Captain Toad: Treasure Tracker – Digital Bundle Review

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Nintendo has a very, very hard time admitting their mistakes unless they’re cataclysmic. When we look at misfires in the Nintendo history line, the Virtual Boy stands proudly at the front of the line, it’s less-than-one-year lifespan a testament to Nintendo being able to read the writing on the wall. Nintendo isn’t ignorant, they just try their best until it really can’t go any further. People call the WiiU a failure, but it was more than that in terms of innovation, accessibility and game library. It just didn’t sell as well as the Wii did, and that was most certainly a marketing problem. Yet Nintendo recognizes all the great games that came from the WiiU, which is why so many of the console exclusives (Mario Kart 8, Tropical Freeze, Bayonetta 2) made their way to the Switch for a new generation to find. And now, here, we see one of the crown jewels of the WiiU, brought to the Switch with not only a fantastic port, but with some brand new content and interaction. This is Captain Toad: Treasure Tracker, and it’s now available with a Digital Bundle of DLC.

Captain Toad was a mini game of sorts that was spawned in the ill fated (but unbelievably fun) Mario 3D World, which will hopefully find its way to the Switch one day as well. Captain Toad eventually spun off into a solo title all his own, which is where we stand today. Everyone’s favorite mushroom mascot from the main Mario marathon gets to set out in, of all, things, 3D puzzle games. Captain Toad’s primary objective for each level is to work his way through a multi-tiered, cubic room with enemies, pitfalls, traps and goodies strewn about in order to get to the star at the center. Captain Toad cannot jump, a massive caveat for people used to doing the classic plumber stomp, and, instead, must rely on running away or finding a turnip (callback to Super Mario Bros. 2) to throw and dispatch random enemies. Toad’s story is to get back Toadette, his fellow Treasure Tracker, who is kidnapped by a massive bird during a particularly ill-fated star hunt. Captain Toad will make his way to Toadette and rescue her, but he’s gotta pick up treasure along the way. Hey, we gotta pay the bills somehow: no sense rescuing someone and bringing them back to a mushroom house that’s been foreclosed upon.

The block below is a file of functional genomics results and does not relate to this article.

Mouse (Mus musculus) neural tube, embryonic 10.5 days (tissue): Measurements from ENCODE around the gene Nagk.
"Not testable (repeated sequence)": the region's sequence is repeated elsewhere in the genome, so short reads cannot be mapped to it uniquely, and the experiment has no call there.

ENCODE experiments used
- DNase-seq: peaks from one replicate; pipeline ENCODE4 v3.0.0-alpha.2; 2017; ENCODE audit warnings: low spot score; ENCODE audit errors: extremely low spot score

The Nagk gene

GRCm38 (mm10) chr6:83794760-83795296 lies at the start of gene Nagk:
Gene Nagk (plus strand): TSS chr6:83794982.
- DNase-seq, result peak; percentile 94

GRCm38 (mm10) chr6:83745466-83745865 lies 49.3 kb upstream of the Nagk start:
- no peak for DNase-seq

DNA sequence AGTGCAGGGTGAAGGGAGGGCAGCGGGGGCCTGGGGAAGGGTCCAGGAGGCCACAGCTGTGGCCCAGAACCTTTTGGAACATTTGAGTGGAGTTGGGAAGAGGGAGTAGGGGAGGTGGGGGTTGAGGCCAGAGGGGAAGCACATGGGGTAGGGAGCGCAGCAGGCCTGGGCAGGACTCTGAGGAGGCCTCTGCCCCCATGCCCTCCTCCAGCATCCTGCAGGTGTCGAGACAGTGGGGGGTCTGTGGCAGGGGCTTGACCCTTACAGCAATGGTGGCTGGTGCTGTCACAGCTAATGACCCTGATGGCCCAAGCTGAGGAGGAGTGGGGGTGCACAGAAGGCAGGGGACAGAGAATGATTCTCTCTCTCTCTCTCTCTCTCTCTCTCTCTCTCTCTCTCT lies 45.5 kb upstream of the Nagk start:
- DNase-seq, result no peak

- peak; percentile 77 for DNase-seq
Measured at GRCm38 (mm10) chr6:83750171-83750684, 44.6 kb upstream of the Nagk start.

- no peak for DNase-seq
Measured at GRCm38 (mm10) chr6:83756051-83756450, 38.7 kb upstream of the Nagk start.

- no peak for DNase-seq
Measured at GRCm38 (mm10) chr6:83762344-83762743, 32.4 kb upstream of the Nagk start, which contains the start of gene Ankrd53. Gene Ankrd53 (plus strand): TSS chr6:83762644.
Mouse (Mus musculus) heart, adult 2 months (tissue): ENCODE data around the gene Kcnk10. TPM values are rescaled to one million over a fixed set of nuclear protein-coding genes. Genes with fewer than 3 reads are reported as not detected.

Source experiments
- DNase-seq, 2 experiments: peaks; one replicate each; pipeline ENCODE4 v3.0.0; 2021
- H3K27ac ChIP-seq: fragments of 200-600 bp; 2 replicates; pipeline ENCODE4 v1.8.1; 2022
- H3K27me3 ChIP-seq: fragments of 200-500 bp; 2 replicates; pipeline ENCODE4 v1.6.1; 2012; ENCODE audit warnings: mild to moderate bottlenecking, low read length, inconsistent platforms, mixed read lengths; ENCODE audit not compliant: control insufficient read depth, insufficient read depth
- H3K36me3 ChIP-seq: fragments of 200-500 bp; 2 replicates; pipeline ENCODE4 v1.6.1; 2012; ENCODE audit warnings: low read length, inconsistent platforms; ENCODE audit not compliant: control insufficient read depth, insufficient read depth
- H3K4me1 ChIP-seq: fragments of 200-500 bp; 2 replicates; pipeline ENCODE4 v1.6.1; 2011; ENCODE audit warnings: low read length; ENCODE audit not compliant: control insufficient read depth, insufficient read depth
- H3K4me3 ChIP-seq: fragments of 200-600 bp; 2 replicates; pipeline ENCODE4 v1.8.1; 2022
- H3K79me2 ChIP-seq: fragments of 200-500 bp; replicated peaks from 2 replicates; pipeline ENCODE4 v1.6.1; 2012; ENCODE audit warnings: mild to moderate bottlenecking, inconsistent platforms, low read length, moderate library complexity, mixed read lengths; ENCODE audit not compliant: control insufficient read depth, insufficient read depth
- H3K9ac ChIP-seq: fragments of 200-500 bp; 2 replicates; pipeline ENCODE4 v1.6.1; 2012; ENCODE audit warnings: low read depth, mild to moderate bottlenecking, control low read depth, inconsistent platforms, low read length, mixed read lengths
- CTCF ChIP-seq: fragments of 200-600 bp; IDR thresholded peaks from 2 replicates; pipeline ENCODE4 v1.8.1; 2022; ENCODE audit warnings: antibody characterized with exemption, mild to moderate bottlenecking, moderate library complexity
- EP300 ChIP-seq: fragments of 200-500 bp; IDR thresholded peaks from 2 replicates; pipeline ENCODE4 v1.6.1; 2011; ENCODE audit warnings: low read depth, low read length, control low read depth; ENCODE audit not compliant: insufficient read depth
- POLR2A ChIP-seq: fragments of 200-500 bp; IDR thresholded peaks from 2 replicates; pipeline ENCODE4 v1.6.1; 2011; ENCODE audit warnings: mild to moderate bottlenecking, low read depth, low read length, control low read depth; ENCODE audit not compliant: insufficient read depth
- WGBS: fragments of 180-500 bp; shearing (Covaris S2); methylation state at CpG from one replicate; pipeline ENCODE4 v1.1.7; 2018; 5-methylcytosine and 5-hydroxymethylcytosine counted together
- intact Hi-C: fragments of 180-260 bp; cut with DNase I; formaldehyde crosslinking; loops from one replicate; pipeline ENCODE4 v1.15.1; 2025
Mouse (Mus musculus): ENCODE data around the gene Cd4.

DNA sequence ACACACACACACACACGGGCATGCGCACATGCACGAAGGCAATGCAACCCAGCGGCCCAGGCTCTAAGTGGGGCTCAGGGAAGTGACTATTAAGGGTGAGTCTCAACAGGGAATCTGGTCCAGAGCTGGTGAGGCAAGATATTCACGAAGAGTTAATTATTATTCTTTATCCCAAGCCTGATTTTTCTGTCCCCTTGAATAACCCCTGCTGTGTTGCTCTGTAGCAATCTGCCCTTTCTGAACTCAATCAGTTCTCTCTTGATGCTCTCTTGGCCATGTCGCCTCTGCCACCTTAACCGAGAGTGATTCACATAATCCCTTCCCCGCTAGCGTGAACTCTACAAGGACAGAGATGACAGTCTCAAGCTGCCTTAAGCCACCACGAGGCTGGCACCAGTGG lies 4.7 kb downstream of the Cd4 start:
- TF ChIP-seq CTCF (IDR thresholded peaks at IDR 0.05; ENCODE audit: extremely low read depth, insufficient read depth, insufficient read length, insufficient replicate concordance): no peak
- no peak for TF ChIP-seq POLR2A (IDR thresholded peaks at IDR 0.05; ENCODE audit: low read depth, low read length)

One thing that really works for Captain Toad is that, for a majority of the levels, it seems to circle back to the core of the original Nintendo mission statement in terms of gaming, enjoyment and interaction. The controls are extremely uncomplicated (not simple) and allow for nearly everyone to participate and play. You learn the limitations of Toad early on, seeing how fast he’s able to run and how quickly things change for him when hit by an errant enemy missile, or run into an aggressive Goomba. Though the game isn’t a full hand holder with keeping you invincible or showing you where to go (quite the opposite), the pace of the game feels unhurried, patient, and gradual. You slowly piece together the correct pathway, what needs to happen next and what sequence, and then go from there. It’s almost like a game of self discovery for a majority of the execution, wherein you are sometimes surprised by how Captain Toad reacts to falling down, finding certain things hidden amongst the brush, or watching him emote throughout different terrifying but exhilarating moments.

When Captain Toad: Treasure Tracker decides to change gears and offer you a little something extra, that’s when you get to see the fine attention to detail that went into the Nintendo Switch port. When it comes to the standardized levels, the transition from manipulating the perspective by rotating via R stick or physically moving the Switch around is akin to what was done with the WiiU gamepad, so there’s nothing as spectacular there. However, adding in the movements and details that come with the Switch give it some serious flair. For example, the minecart levels (wherein you change to a FPS situation and hurl turnips at things) is infinitely smoother than the last generation of gameplay, and I felt I was seriously more successful in hitting targets the first time through. Additionally, things like spinning wheels to rotate around stages was more enjoyable using the JoyCon than drawing circles on the big WiiU pad (that poor touch screen got so much damage). In terms of the Captain Toad experience, having played it on three consoles now (WiiU, 3DS and Switch), this is the best version, both in terms of content, graphical representation and performance. Hell, even when you have those bizarre stages later when you’re trying to handle five Captain Toads at once feels so much more satisfying in the hands of my Switch than clunking around with the WiiU Gamepad.